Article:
02/22/08 — WorkKeys program expected to expand

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WorkKeys program expected to expand

By Matthew Whittle
Published in News on February 22, 2008 1:56 PM

After talking about facilities for much of their meeting Monday morning, the thoughts of the Wayne County Board of Commissioners and Board of Education turned to programs -- specifically the new WorkKeys initiative and a proposal by the county to help address the dropout rate.

Currently, WorkKeys, the testing component of the county's new workforce development program, is being piloted in three of the county's six high schools.

Begun this year by WORKS Director Diane Ivey, WorkKeys allows people -- in this case 11th-graders -- the opportunity to earn either gold, silver or bronze certificates showing their proficiency in such basic job skill qualifications as reading and math.

Those certificates can then be used by businesses to determine which students best meet their employment needs -- all in an effort to help reduce the need for on-the-job training of basic skills.

Bringing the program up for discussion Monday were the county commissioners who wanted to know why it was only being used in three schools, and whether it could be expanded to all six if the funding was made available. Each test costs $15 per student.

"We put this in place in response to the business community," county school Superintendent Dr. Steve Taylor said. "This is a first for us. Something new like this, we wanted to do a pilot. Next year it should be in all the schools."

All the district wanted to do this year, he explained, is to figure out how the program works and how it might best be implemented.

"We're trying to figure out what grade level would benefit more from this testing," he said. "We want our kids to have the best possible outcome, yet we also want to give them time to retest. Our goal is to have all our kids to place at the gold, silver or bronze levels."

There was some disagreement, though, as to whether the program should be used in the later grades to provide information to future employers, at the younger grades as a diagnostic tool, or at both.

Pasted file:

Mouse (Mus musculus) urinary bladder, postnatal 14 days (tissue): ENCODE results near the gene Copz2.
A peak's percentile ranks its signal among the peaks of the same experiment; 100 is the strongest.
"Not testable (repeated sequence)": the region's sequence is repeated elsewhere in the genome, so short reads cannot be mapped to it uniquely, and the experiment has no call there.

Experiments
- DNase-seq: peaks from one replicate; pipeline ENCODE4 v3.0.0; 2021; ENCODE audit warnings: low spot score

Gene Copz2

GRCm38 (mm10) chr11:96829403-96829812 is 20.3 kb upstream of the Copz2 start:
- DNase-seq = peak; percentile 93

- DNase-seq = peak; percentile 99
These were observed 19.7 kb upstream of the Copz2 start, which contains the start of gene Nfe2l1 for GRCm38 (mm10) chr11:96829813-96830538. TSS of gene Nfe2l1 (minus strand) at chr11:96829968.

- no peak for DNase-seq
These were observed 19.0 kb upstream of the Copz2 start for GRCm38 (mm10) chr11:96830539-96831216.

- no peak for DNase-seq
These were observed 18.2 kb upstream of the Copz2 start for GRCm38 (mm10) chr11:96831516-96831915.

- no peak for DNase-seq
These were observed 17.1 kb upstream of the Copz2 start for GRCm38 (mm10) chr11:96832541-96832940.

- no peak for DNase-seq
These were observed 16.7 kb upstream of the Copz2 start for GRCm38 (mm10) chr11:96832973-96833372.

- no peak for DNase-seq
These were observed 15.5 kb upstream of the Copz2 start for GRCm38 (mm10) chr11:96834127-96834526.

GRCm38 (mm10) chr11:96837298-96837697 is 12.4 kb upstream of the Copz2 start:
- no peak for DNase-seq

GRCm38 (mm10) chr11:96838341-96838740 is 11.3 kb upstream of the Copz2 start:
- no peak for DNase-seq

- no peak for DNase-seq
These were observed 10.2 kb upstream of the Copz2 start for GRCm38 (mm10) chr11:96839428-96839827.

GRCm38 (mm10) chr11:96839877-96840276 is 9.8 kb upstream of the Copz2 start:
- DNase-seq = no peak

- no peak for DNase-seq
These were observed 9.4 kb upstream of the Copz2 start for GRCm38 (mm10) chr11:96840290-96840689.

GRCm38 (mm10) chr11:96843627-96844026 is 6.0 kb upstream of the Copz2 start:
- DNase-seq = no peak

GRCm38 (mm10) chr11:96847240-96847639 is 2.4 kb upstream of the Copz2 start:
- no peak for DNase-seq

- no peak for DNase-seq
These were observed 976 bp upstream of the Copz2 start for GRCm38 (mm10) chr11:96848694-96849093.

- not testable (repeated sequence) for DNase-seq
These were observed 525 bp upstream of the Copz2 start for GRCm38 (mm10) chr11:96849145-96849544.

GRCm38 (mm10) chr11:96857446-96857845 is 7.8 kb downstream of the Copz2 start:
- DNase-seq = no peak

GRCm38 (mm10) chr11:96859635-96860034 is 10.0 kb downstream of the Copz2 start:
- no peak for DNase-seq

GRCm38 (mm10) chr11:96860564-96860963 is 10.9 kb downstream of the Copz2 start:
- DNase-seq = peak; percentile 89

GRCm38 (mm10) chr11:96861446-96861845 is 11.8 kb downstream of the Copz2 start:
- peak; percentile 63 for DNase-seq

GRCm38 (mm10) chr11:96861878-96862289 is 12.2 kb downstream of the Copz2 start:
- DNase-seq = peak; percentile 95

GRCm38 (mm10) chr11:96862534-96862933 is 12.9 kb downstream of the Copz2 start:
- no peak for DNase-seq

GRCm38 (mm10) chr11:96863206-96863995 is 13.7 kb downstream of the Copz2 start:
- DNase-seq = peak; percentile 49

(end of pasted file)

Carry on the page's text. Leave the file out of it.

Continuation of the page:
"If we have a problem up front we can see that," Commissioner Jack Best said. "We've got a dropout problem. My thought is if we can catch some of our students early with these tests ..."

School board member Rick Pridgen, though, said he saw the test "as more of a competency thing."

But it seemed as if the two sides were willing to wait on the results of the pilot program before making any decisions about the future of the program.

The other issue brought up by the county commission involved the Day Reporting Center and an idea to address the dropout rate.

Basically, County Manager Lee Smith explained, the commissioners want to help develop a mentoring program for youths who are at risk of dropping out, and they want to run it through the Day Reporting Center, which typically offers GED, job training and substance abuse programs to young adults either awaiting trial or out on parole.

The program, he explained, while focusing primarily on keeping students in school, would be designed so that if they do drop out, they can have an opportunity to earn their GED and potentially get help through a job placement program.

"We want to keep them in school, but we know we're going to lose some. I think this can (work)," Smith said, stressing that it would not interfere with any of the mentoring programs already in place.

School officials, however, seemed skeptical about offering anything that might appear to encourage students already on the brink to go ahead and drop out.

"Our focus is on offering alternatives to keep (kids) in school," Taylor said.

Still, school board Chairwoman Thelma Smith seemed at least pleased that the county was looking to help.

"There are plenty of people who need help," she said. "We've reached out for help and from a lot of different areas, we're getting a response."